The variety, or even the existence, of fonts was probably not generally recognized until the the considerable offering became available on the Macintosh computer, a result of a university course that enlightened Steve Jobs.
To satisfy those who now want a deeper knowledge of some major types, there is Simon Loxley’s Type is Beautiful. Fifty types, from early (eg Gutenberg’s Bible Type, 1415, The Aldine Italics , 1500) to modern examples (eg Doves Type, 1901, London Underground, 1916, and Guardian Egyptian, 2005). It is fascinating to learn of the development of fonts that are now so familiar to us.Even the almost universally derided, at least by many type-professionals, Comic Sans is included:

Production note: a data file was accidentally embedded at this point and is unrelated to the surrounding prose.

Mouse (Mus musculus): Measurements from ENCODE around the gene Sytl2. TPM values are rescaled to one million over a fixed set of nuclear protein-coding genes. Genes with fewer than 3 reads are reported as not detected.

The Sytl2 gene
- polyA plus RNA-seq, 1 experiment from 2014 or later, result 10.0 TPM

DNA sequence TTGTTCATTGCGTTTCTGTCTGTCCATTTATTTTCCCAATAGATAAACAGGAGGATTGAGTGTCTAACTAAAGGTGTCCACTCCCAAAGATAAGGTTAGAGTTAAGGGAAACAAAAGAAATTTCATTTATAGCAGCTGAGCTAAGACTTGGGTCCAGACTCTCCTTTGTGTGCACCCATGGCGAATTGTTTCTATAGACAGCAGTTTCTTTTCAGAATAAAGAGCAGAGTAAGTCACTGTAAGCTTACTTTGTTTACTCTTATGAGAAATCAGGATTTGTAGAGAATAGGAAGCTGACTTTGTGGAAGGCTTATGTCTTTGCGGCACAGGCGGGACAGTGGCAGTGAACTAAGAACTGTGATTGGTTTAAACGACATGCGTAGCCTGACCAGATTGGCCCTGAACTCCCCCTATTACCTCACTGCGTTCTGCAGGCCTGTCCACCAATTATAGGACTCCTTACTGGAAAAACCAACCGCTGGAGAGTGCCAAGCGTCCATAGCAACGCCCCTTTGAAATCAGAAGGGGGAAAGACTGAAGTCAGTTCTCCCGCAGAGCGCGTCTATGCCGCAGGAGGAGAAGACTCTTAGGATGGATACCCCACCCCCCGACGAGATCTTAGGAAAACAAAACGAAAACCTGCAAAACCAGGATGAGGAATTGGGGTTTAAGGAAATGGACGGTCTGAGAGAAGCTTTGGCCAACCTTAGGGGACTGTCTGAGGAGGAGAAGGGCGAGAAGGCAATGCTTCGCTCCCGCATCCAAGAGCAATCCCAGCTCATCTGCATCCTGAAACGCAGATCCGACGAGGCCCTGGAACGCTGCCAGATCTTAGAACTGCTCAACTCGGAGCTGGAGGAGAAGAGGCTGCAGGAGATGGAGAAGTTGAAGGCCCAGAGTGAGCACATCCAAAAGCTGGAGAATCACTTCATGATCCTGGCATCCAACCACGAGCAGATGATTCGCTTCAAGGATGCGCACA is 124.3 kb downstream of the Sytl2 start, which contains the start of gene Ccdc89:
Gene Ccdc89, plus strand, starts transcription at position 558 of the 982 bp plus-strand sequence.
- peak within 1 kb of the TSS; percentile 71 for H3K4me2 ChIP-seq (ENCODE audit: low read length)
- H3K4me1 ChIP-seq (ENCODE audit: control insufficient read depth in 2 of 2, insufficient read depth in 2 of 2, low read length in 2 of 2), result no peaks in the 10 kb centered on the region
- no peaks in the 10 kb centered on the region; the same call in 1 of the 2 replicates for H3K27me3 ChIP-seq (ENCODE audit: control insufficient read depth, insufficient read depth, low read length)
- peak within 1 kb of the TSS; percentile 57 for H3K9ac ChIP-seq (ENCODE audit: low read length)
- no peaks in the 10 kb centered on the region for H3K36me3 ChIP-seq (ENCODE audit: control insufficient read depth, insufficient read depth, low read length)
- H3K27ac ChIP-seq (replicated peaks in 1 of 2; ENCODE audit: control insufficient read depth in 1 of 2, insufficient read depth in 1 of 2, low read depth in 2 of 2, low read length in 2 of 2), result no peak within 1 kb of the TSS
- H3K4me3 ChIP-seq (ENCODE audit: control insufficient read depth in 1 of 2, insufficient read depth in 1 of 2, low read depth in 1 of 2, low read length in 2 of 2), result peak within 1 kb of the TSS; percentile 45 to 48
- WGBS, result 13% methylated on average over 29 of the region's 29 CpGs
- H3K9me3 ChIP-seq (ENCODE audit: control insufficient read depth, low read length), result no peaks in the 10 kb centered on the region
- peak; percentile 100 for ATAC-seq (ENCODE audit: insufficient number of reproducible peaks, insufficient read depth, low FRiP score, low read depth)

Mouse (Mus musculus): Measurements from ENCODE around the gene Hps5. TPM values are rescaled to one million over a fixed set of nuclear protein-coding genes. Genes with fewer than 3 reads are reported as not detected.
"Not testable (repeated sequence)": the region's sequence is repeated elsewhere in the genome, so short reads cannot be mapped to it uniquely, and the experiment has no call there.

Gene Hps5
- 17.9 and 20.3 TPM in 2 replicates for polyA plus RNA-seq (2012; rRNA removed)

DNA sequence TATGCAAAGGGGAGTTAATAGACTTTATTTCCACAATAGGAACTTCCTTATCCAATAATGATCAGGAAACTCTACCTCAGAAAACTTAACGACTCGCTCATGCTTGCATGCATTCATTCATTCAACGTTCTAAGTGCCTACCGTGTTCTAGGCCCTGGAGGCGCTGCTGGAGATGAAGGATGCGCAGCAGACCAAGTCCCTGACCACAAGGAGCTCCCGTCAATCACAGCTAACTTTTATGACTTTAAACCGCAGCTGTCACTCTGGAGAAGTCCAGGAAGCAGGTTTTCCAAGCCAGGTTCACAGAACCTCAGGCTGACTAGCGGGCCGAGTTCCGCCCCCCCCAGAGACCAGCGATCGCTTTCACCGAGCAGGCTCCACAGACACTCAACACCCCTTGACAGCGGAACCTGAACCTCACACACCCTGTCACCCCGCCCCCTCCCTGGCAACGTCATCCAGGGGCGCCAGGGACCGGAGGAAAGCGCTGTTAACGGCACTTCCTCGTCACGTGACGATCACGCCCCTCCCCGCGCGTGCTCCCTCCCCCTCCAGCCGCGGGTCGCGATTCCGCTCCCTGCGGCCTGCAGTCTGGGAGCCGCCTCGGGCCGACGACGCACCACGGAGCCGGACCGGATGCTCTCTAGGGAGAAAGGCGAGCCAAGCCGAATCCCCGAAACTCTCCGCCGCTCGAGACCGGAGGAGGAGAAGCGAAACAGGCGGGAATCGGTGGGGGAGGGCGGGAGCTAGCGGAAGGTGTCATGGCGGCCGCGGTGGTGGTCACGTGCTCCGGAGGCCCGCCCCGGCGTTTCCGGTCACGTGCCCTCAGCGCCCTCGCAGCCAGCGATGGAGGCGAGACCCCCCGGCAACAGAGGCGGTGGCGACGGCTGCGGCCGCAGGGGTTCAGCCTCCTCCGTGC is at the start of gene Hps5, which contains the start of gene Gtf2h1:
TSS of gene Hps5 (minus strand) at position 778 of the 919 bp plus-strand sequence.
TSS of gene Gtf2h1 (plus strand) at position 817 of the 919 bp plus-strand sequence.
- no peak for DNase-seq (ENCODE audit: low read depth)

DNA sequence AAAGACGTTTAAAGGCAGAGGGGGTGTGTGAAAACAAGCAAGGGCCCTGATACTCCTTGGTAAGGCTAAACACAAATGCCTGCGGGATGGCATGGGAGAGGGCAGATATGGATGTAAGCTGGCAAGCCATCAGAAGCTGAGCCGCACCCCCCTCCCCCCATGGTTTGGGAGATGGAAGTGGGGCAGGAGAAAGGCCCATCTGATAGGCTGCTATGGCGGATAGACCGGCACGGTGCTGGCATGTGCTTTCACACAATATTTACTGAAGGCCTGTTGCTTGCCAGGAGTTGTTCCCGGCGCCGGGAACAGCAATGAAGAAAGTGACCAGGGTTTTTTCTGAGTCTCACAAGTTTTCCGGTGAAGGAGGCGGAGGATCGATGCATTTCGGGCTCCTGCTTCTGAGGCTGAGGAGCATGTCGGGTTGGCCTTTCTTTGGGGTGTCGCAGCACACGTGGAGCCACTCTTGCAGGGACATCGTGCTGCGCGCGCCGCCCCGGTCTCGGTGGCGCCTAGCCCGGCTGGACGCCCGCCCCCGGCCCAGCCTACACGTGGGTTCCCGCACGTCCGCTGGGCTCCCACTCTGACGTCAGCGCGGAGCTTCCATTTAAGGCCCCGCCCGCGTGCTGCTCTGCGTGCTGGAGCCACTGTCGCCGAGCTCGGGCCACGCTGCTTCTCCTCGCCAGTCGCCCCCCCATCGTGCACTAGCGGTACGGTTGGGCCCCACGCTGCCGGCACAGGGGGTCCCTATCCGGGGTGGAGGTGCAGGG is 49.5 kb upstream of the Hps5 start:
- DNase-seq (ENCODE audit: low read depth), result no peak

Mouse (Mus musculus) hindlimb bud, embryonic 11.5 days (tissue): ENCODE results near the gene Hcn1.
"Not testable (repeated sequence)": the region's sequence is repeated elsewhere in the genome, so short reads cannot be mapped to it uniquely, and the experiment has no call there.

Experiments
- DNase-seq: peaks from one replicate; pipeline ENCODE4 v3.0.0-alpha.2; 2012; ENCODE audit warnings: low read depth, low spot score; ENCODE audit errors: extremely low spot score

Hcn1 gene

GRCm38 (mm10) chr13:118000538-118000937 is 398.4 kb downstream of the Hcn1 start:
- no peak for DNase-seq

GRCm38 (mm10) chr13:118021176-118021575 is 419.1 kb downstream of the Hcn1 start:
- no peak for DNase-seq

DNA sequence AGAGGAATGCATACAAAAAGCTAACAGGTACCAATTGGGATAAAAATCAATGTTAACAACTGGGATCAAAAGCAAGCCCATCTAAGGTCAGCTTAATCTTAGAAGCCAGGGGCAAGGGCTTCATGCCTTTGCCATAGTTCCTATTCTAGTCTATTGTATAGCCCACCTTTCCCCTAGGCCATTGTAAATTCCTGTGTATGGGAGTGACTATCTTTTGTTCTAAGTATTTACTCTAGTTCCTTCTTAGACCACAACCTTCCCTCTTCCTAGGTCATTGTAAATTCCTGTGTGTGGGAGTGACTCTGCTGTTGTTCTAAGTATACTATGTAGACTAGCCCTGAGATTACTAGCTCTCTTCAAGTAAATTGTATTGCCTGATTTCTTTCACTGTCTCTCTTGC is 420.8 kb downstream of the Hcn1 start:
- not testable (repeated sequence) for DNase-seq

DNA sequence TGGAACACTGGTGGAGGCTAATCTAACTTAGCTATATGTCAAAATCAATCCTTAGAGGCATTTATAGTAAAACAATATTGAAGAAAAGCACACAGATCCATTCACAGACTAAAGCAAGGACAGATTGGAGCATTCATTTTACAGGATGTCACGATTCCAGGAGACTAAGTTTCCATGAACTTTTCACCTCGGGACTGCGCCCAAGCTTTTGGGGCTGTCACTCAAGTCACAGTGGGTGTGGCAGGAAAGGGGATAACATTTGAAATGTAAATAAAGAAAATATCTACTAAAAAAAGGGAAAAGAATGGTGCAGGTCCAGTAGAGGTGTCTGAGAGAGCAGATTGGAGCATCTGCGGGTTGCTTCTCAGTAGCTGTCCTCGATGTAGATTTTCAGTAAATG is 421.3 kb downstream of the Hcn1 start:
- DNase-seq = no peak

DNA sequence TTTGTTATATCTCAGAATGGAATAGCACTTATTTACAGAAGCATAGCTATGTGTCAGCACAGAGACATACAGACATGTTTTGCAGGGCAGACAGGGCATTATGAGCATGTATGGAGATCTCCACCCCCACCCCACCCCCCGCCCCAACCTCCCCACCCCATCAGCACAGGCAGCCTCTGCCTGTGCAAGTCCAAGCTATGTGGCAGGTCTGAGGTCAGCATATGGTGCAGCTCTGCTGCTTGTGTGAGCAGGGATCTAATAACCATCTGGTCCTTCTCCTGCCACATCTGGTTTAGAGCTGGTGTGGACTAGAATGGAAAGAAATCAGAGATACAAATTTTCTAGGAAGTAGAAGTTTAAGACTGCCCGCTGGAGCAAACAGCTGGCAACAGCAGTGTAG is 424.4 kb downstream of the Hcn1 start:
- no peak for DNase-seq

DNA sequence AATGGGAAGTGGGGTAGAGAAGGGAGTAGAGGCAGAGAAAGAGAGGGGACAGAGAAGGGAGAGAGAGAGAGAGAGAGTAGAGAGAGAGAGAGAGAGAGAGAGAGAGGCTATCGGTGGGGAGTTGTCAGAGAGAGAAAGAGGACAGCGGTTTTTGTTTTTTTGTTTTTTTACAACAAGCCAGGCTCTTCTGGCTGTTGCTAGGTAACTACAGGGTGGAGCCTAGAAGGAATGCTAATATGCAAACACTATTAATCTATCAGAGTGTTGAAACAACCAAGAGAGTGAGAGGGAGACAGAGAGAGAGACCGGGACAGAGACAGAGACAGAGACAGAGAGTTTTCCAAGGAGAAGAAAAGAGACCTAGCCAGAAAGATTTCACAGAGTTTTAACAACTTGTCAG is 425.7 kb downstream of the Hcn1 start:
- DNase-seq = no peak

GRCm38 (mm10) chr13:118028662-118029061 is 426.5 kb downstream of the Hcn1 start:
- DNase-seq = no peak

more than ten years after its rise to global prominence, Comic Sans still provokes its share of online abuse. One particular posting, dating from 2013, is composed of the kind of enraged invective we used to associate with ‘Angry of Tunbridge Wells’, turned up several notches in intensity, peppered with expletives and drenched in contempt for what the writer sees as the almost criminal stupidity of his fellow man.
To see what generated such spleen, read the book.